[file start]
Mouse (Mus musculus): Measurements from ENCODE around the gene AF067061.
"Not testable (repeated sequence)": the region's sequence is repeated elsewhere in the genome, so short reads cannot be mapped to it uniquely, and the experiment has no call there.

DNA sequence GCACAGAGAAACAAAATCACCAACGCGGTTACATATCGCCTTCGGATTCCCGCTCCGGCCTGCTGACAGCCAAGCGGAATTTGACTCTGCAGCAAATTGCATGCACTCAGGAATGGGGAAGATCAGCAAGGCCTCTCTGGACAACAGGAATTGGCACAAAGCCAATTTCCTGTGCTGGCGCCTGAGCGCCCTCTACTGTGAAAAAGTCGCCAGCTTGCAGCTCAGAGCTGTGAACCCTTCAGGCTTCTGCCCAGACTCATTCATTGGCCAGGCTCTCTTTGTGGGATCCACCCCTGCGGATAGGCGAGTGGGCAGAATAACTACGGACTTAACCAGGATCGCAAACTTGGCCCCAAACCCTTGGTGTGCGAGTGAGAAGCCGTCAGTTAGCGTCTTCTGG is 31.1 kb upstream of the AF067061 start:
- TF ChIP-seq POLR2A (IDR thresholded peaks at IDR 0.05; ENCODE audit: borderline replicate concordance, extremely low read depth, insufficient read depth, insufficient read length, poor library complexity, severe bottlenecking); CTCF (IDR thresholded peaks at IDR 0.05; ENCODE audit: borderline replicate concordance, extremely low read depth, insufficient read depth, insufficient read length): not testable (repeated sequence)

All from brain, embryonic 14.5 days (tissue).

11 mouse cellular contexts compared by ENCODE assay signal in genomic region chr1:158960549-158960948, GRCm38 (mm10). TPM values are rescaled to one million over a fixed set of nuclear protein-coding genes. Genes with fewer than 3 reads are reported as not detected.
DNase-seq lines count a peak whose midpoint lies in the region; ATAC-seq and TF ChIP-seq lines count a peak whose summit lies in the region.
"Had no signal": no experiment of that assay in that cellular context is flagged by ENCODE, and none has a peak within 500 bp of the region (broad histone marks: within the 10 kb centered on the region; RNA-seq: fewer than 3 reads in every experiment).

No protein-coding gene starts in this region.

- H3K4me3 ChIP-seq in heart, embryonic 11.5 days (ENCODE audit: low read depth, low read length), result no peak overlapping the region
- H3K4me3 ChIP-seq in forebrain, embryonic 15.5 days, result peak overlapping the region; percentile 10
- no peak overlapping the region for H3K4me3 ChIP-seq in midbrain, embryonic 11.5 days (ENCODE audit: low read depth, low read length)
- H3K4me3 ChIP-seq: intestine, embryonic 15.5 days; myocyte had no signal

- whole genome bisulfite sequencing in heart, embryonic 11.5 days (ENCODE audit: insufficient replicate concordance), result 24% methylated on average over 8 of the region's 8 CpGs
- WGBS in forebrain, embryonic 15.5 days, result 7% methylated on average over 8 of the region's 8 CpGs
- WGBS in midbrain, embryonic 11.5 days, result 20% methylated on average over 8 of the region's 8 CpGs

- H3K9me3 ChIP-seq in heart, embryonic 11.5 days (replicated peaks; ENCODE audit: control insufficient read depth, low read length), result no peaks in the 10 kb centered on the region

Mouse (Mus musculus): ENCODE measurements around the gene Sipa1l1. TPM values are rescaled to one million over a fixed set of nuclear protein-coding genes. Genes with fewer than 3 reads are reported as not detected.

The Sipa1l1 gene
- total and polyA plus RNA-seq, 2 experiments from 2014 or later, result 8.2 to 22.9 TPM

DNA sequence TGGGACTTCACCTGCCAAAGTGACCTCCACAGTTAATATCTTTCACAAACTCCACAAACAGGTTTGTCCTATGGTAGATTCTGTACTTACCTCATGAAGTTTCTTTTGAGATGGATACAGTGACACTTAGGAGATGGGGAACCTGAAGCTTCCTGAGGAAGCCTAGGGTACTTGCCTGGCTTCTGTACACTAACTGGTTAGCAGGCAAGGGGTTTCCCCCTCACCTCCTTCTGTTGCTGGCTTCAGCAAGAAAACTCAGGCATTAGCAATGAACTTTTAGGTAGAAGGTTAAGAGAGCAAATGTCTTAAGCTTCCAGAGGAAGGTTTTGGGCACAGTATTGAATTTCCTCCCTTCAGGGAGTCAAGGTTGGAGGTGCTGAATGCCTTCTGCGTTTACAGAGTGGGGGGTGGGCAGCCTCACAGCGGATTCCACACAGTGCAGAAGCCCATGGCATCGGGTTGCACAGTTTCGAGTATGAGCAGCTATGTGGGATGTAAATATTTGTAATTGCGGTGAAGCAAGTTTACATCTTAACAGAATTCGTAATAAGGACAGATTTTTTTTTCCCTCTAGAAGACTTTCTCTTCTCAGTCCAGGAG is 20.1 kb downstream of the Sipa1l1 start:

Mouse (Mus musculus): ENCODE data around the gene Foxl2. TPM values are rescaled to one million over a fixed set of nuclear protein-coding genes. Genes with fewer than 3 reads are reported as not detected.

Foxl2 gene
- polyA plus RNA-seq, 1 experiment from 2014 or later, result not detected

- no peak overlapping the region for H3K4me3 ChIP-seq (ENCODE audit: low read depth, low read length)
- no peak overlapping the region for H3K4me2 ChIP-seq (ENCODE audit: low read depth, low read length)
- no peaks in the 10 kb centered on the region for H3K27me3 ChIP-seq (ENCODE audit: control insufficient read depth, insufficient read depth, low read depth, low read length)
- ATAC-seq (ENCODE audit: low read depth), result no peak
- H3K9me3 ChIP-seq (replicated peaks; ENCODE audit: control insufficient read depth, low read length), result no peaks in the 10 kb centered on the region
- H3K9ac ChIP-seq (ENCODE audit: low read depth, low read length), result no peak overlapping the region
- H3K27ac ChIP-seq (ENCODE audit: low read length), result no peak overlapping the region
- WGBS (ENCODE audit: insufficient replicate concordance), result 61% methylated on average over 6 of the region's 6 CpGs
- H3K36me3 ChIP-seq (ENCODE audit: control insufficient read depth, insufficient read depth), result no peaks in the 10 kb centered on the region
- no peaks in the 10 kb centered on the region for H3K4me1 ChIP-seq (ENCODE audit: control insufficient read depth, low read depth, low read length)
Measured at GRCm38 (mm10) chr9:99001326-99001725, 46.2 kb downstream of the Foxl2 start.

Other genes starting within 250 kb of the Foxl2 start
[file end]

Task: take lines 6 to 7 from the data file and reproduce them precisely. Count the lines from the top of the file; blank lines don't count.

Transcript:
11 mouse cellular contexts compared by ENCODE assay signal in genomic region chr1:158960549-158960948, GRCm38 (mm10). TPM values are rescaled to one million over a fixed set of nuclear protein-coding genes. Genes with fewer than 3 reads are reported as not detected.
DNase-seq lines count a peak whose midpoint lies in the region; ATAC-seq and TF ChIP-seq lines count a peak whose summit lies in the region.